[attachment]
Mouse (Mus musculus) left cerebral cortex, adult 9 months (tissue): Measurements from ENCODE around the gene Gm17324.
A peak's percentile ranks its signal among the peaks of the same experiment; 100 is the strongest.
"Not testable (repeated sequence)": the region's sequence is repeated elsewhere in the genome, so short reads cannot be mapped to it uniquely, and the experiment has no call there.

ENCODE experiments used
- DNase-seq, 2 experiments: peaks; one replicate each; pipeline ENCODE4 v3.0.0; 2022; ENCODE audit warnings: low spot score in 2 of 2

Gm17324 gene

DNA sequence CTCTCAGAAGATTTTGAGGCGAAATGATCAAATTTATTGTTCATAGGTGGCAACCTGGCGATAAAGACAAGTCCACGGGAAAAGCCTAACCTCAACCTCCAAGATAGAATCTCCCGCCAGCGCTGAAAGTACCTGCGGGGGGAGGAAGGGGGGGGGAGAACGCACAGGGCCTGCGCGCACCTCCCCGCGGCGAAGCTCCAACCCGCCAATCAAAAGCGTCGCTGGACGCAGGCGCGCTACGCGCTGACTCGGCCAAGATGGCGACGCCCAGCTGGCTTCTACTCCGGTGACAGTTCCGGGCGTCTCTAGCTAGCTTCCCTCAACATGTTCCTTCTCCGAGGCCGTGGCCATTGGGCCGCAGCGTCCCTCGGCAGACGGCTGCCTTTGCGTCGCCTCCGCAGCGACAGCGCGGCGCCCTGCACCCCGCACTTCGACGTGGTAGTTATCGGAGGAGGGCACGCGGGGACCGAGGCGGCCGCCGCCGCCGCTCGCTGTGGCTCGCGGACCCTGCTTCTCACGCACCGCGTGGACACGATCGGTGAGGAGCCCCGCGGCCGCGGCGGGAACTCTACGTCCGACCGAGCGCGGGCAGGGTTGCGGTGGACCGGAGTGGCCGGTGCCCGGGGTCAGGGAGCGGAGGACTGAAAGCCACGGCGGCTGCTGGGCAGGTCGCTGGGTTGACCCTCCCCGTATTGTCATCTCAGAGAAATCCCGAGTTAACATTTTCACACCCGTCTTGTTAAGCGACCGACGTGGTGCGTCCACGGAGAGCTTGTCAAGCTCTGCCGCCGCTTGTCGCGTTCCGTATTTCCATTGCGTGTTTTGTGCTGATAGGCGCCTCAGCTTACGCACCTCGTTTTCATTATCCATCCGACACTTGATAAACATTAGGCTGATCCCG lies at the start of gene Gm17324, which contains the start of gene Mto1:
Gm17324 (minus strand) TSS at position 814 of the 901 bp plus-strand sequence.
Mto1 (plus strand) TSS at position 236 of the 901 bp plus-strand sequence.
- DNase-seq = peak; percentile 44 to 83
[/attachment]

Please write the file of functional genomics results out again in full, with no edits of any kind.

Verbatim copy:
Mouse (Mus musculus) left cerebral cortex, adult 9 months (tissue): Measurements from ENCODE around the gene Gm17324.
A peak's percentile ranks its signal among the peaks of the same experiment; 100 is the strongest.
"Not testable (repeated sequence)": the region's sequence is repeated elsewhere in the genome, so short reads cannot be mapped to it uniquely, and the experiment has no call there.

ENCODE experiments used
- DNase-seq, 2 experiments: peaks; one replicate each; pipeline ENCODE4 v3.0.0; 2022; ENCODE audit warnings: low spot score in 2 of 2

Gm17324 gene

DNA sequence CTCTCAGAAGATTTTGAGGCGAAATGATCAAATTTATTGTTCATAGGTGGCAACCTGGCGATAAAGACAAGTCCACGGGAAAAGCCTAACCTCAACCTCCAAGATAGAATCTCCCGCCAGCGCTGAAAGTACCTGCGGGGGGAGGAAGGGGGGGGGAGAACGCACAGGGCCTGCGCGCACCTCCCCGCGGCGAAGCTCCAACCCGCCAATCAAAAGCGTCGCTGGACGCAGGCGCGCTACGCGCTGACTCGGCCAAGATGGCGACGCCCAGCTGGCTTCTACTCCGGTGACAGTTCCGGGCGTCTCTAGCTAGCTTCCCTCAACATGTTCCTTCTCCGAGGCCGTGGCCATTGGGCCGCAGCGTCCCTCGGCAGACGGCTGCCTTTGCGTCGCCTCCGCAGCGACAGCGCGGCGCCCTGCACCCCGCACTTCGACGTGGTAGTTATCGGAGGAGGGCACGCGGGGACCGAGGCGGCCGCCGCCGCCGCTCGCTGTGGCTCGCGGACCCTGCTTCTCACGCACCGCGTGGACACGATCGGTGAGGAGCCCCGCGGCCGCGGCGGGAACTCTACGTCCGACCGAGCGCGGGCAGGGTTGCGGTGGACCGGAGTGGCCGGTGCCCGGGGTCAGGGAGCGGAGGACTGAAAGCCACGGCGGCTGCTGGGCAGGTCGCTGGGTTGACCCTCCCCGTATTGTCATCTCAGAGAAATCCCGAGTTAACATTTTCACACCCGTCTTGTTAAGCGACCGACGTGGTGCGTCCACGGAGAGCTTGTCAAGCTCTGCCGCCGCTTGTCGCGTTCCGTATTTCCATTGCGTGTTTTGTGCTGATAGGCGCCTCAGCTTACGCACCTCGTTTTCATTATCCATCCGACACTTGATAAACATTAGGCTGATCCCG lies at the start of gene Gm17324, which contains the start of gene Mto1:
Gm17324 (minus strand) TSS at position 814 of the 901 bp plus-strand sequence.
Mto1 (plus strand) TSS at position 236 of the 901 bp plus-strand sequence.
- DNase-seq = peak; percentile 44 to 83